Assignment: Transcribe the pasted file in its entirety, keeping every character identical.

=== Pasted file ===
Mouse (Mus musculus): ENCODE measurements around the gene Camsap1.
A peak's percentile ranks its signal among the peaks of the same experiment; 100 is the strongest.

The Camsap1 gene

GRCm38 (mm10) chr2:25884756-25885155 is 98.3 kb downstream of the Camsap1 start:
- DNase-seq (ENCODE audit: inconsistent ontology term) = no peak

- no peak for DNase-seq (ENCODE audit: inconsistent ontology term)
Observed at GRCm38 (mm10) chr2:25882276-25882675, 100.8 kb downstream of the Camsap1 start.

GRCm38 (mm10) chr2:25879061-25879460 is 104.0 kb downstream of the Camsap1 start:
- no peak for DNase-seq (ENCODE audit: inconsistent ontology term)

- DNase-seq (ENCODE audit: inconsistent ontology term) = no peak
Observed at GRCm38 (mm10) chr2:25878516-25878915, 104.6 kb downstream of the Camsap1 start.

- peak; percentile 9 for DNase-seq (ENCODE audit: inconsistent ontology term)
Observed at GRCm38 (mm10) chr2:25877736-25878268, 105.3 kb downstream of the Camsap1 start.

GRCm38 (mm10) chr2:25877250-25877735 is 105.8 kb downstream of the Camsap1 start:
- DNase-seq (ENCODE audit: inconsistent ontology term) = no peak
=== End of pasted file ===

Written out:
Mouse (Mus musculus): ENCODE measurements around the gene Camsap1.
A peak's percentile ranks its signal among the peaks of the same experiment; 100 is the strongest.

The Camsap1 gene

GRCm38 (mm10) chr2:25884756-25885155 is 98.3 kb downstream of the Camsap1 start:
- DNase-seq (ENCODE audit: inconsistent ontology term) = no peak

- no peak for DNase-seq (ENCODE audit: inconsistent ontology term)
Observed at GRCm38 (mm10) chr2:25882276-25882675, 100.8 kb downstream of the Camsap1 start.

GRCm38 (mm10) chr2:25879061-25879460 is 104.0 kb downstream of the Camsap1 start:
- no peak for DNase-seq (ENCODE audit: inconsistent ontology term)

- DNase-seq (ENCODE audit: inconsistent ontology term) = no peak
Observed at GRCm38 (mm10) chr2:25878516-25878915, 104.6 kb downstream of the Camsap1 start.

- peak; percentile 9 for DNase-seq (ENCODE audit: inconsistent ontology term)
Observed at GRCm38 (mm10) chr2:25877736-25878268, 105.3 kb downstream of the Camsap1 start.

GRCm38 (mm10) chr2:25877250-25877735 is 105.8 kb downstream of the Camsap1 start:
- DNase-seq (ENCODE audit: inconsistent ontology term) = no peak